There's also an argument that even if your actions are caused by your beliefs and preferences, those actions still aren't a result of free will, because you didn't choose to have those beliefs and preferences. My response is that that doesn't matter. My beliefs and preferences are mine, regardless of where they came from. The molecules that are now in my arm came from food I ate. Those molecules weren't part of my body before but now they are. Likewise, my beliefs and preferences have been influenced by things outside of me, but they're still a part of me now. And it seems to me there's a worthwhile distinction to be made between someone pushing me through a door, and someone convincing me to walk through a door.

I think the real reason people think determinism prohibits free will is an implicit (or explicit) belief in a non-physcial self. The laws of physics as we understand them don't permit physical things to be influenced by non-physical things. If you think your beliefs, your preferences, your self exists as an incorporeal soul, then yeah, physical determinism means that incorporeal soul cannot be responsible for your corporeal actions. My response to that is simply that there is no such non-physical soul. We are physical beings, through and through. Our bodies, our brains, our minds, our thoughts, our feelings, are all physical things, and they are not in any way lessened by that.

Now, a discussion about free will isn't complete without talking morality, if only because everyone else always talks about how the two are related. People say, for example, that free will is required to pass moral judgements, or it's immoral to punish someone if they don't have free will. My thoughts about morality aren't entirely settled, but I'll say this much. If a river floods and destroys some buildings, and then the people who lived there build a levee to reduce the risk of future flooding, that doesn't require those people to make a moral judgement of the river, nor is it a punishment on the river. It's just people acting to prevent future harm. If a person has an epileptic seizure while driving a car, we take away their driver's license. That's not a moral judgement, we don't think a person with epilepsy is evil. It's just acting to prevent future harm. If a person murders another person, we want to act to prevent future harm. Knowing the cause of that killer's behavior is important in figuring out what the best way to prevent future harm is.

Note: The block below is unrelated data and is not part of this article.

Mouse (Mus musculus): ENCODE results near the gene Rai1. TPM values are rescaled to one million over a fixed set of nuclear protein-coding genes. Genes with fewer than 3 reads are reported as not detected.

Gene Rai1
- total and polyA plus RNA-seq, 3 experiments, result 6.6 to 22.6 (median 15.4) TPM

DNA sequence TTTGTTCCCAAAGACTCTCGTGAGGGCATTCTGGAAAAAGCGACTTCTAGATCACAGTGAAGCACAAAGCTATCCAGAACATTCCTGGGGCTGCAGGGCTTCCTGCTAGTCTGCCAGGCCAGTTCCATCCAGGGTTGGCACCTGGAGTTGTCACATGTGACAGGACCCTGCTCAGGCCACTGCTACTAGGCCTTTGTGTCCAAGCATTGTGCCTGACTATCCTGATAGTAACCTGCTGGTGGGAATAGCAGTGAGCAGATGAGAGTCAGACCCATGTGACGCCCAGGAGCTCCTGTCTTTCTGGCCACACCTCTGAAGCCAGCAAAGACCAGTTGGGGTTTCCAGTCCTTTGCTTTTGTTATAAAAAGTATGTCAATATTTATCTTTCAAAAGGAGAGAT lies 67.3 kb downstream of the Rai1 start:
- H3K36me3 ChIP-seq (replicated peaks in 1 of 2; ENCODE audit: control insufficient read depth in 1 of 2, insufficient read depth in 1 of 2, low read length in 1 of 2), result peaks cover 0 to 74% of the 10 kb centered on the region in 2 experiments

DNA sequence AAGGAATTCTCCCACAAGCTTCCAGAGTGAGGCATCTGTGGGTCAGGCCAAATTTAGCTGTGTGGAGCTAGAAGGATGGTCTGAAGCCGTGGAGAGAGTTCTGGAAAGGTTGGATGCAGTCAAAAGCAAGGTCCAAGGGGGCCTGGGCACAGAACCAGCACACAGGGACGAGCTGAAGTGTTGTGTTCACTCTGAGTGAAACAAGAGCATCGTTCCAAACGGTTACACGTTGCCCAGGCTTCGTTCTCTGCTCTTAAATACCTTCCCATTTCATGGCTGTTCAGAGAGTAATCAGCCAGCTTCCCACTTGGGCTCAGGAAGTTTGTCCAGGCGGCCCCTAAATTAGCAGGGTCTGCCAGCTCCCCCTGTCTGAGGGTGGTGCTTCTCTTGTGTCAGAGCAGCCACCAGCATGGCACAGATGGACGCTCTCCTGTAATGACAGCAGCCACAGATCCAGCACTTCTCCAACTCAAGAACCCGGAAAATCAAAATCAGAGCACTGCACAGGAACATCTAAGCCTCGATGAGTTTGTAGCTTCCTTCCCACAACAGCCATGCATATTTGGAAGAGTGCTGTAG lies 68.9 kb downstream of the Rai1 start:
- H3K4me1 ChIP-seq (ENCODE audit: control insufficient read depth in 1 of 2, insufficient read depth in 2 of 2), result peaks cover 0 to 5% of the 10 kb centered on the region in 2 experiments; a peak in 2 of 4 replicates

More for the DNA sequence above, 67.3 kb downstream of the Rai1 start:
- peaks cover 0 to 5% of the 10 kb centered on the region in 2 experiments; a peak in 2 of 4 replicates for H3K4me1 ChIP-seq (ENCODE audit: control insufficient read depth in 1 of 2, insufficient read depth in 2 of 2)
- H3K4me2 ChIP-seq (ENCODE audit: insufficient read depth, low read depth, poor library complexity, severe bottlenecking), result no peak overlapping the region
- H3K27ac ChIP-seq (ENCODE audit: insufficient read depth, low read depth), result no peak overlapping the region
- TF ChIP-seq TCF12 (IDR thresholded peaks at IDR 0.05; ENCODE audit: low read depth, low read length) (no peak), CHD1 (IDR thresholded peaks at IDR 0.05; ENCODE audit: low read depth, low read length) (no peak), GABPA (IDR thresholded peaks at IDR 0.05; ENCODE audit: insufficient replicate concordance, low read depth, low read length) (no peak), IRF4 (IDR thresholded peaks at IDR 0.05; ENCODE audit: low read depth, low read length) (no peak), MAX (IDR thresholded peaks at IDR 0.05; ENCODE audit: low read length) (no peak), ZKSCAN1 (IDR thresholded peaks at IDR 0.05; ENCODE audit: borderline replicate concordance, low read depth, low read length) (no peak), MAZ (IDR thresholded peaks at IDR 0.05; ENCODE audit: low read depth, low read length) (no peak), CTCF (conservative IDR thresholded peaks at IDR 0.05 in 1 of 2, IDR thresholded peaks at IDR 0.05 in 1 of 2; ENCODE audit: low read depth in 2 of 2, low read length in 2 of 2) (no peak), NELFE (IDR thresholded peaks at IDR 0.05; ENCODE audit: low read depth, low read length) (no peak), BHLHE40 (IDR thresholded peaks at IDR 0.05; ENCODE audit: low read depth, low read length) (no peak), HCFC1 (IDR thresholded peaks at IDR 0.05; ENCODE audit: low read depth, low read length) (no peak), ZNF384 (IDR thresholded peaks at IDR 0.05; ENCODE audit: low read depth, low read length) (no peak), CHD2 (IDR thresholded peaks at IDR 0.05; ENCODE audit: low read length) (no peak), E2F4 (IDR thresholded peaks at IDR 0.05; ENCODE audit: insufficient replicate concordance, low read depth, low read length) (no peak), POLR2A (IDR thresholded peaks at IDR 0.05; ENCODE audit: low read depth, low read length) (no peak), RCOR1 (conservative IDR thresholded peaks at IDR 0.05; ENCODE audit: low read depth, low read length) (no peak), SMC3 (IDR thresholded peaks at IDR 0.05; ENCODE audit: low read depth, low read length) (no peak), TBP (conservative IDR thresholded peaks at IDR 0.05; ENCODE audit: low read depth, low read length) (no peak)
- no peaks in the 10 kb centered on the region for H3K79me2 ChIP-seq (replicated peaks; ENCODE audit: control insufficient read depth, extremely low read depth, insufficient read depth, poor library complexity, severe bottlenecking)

Furthermore, if a person acts with free will, then that person can respond to incentives and be negotiated with. You can say, "If you kill someone, then we'll imprison you" and if that person believes you and their preference for not being imprisoned outweighs their preference to kill someone, then they'll act on their beliefs and preferences and not kill someone. There's a lot more that can be said about that, but that deserves it's own post.

Just as my beliefs and preferences have been influenced by things outside of me, my thoughts about free will have been influenced by reading things other people have written about it. The most notable is Eliezer Yudkowsky. The Stanford Encyclopedia of Philosophy is also great if you want a detailed history of every argument about free will.